Prepaid debit cards seem to be turning up all over the place. Go to your local drug store, grocer or convenience store and you'll probably see a debit card display — or two or three. There are gift cards, general-purpose cards and phone cards. Some employers issue prepaid debit cards for payroll and health care flexible spending accounts, while government agencies issue the cards for benefits such as Social Security, food assistance and disaster relief.
Celebrities are even getting into the act: baseball star Alex Rodriguez, TV host Suze Orman and comedian George Lopez all promote prepaid debit cards.
For many people, the cards are convenient to give as gifts. But the new breed of general-use prepaid debit cards can serve another purpose: Helping unbanked and underbanked people manage their money and build savings.
What Is a prepaid debit card?
A prepaid debit card is kind of like an electronic bank account, letting you pay for things without carrying cash around. Some cards can only be used in a particular store, for a limited amount of money. Other cards can be used at any place that accepts the card's payment network — such as MasterCard or Visa — and are reloadable, so users can add money to them.
Who might want to use one?
General-use, reloadable cards can be a convenient way for unbanked and underbanked people to manage their money. The Federal Deposit Insurance Corporation estimates that about 30 million American households fall into these categories. People who want to control their spending, or rein in their kids' spending, might also find the cards useful.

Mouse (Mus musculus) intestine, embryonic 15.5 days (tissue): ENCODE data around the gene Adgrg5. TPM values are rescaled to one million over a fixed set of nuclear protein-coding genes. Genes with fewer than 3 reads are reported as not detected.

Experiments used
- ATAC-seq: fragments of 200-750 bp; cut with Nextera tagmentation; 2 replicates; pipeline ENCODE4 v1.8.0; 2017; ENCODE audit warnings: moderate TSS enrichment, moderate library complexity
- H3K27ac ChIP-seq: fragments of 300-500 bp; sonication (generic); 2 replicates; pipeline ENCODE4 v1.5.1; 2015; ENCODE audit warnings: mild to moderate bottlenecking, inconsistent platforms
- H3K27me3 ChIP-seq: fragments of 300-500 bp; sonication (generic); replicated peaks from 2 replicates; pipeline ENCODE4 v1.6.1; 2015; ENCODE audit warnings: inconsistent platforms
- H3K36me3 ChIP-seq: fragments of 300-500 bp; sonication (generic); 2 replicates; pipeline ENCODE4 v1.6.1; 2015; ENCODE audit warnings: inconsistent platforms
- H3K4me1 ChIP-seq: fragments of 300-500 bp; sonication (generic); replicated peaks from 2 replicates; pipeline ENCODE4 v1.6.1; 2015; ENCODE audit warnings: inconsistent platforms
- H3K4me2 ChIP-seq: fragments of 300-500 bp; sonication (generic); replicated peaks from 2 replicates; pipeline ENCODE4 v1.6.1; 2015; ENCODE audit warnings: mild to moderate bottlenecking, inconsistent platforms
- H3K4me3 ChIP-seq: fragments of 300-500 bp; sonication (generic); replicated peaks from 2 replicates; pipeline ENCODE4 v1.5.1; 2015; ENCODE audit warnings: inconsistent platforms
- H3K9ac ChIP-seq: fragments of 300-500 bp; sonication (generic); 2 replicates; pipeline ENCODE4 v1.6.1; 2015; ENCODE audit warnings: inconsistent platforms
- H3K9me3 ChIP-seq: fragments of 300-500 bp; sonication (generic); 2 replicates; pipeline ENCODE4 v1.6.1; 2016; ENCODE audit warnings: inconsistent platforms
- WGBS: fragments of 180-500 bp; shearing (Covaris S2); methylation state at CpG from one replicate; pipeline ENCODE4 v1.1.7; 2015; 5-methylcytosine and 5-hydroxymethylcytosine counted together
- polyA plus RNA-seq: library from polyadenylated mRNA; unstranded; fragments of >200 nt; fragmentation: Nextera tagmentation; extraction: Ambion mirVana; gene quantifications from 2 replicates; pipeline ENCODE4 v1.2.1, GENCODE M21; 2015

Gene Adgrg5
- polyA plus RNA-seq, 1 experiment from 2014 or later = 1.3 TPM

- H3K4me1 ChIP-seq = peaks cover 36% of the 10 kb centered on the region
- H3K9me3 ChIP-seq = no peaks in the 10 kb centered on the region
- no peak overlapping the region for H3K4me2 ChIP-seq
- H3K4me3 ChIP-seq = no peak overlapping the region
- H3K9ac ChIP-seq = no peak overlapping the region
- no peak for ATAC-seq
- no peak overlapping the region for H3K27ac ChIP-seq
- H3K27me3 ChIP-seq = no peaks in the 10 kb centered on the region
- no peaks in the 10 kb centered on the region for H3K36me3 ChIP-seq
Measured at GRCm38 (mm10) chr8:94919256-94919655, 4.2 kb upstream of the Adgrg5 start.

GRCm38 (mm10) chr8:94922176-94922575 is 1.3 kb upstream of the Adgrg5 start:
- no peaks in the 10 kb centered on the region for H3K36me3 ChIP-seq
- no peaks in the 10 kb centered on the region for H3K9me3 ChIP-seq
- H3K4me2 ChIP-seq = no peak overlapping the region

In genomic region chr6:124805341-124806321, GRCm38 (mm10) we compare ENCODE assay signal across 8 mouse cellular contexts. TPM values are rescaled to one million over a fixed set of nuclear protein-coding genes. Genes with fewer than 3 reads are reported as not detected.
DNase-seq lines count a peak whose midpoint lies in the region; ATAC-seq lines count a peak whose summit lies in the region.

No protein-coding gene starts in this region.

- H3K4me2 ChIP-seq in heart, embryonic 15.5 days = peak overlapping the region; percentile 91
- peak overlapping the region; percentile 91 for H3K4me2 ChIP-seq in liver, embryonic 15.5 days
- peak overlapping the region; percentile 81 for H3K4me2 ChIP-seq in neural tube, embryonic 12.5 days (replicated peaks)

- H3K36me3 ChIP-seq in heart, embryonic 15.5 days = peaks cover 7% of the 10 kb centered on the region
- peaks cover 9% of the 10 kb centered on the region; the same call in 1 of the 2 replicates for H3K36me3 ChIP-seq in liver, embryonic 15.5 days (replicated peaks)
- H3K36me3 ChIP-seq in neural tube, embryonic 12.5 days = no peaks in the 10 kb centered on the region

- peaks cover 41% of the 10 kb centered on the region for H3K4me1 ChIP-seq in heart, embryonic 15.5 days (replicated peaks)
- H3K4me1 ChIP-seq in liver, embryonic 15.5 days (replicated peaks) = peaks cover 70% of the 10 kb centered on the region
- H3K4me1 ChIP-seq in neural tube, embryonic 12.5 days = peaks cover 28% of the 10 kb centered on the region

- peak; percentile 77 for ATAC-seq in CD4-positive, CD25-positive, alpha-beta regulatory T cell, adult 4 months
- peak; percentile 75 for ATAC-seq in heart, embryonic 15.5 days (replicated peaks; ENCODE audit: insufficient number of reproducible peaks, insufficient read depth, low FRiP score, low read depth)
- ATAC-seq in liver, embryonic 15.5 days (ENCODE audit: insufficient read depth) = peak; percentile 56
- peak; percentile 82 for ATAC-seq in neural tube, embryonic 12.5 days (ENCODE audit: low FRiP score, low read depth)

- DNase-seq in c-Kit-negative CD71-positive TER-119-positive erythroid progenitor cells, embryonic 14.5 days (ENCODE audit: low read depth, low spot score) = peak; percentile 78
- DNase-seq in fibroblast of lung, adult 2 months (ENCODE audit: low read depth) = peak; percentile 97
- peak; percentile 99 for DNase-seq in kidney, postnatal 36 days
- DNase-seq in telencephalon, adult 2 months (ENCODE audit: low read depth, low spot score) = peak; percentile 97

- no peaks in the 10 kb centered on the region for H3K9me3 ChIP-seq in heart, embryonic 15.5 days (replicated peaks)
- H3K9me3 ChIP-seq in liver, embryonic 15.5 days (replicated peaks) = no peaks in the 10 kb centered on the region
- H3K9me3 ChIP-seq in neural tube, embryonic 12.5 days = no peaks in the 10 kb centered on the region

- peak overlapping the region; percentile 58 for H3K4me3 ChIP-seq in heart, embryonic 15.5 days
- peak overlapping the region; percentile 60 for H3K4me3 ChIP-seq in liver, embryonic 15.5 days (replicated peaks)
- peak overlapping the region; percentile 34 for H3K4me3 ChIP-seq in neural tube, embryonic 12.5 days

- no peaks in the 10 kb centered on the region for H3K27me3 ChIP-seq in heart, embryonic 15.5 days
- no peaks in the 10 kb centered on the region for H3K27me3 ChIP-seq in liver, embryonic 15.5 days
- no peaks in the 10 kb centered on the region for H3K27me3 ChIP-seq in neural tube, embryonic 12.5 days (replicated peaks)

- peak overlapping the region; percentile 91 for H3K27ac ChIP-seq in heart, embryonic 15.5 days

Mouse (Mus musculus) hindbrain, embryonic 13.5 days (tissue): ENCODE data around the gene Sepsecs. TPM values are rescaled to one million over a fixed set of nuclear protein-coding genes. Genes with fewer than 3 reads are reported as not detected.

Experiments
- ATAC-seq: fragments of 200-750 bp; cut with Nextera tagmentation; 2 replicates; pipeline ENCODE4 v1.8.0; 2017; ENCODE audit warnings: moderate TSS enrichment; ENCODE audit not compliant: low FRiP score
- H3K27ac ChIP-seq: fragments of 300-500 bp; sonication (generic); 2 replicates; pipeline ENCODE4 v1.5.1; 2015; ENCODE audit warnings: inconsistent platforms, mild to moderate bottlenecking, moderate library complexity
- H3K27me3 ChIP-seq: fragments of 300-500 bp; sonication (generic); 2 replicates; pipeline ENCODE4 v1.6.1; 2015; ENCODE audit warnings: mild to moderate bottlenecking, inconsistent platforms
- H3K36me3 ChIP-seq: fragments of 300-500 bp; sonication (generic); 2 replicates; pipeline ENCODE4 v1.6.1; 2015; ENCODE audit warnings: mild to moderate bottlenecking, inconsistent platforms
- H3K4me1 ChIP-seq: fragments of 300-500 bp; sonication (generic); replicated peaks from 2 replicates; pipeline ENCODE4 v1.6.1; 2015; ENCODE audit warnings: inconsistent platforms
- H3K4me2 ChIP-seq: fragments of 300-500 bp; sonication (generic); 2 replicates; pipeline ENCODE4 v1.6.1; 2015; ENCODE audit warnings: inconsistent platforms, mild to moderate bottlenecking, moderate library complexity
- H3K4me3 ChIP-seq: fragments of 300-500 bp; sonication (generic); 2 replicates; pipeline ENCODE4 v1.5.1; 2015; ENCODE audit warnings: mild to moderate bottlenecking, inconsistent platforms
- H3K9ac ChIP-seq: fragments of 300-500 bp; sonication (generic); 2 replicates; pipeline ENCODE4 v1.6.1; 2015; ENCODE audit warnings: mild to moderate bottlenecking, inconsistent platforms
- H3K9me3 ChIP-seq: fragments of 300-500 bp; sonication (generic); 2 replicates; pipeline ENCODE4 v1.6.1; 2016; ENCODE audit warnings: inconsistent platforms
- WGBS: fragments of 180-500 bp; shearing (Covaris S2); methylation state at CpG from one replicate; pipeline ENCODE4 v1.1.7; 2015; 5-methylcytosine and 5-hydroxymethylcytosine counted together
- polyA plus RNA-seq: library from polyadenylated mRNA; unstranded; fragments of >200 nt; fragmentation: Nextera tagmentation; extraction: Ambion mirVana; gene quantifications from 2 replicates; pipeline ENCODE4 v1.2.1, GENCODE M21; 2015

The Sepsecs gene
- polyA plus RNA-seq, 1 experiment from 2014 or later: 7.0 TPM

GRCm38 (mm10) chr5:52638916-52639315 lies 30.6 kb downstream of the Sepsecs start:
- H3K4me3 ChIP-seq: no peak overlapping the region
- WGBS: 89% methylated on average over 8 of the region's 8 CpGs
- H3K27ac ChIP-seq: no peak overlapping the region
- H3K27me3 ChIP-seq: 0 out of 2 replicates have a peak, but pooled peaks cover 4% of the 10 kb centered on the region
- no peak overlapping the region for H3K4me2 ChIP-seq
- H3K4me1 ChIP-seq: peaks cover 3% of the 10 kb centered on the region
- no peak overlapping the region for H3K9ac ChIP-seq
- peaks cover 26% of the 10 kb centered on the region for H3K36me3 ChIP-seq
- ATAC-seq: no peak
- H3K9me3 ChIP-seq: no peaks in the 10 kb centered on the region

The term "unbanked" typically refers to an individual, family or household without a checking or savings account. "Underbanked" refers to those who have an account but choose or need to also use alternative financial services offered by providers other than federally insured banks and credit unions. That could include check-cashing outlets, money transmitters, car-title lenders, payday loan stores, pawnshops and rent-to-own stores.
A 2010 AARP Foundation study found that minorities and people who earn less than $25,000 a year are much more likely not to have or use traditional checking and savings accounts.
Among people 45-64, African Americans were almost three times less likely and Hispanics almost two times less likely than whites to have a checking account.
African Americans and Hispanics 65+ were twice as likely as whites not to have a checking account.
People who don't have checking accounts pay on average about $1,200 a year for basic financial services like check cashing and payday loans; annual interest rates and fees for payday loans can exceed 900 percent.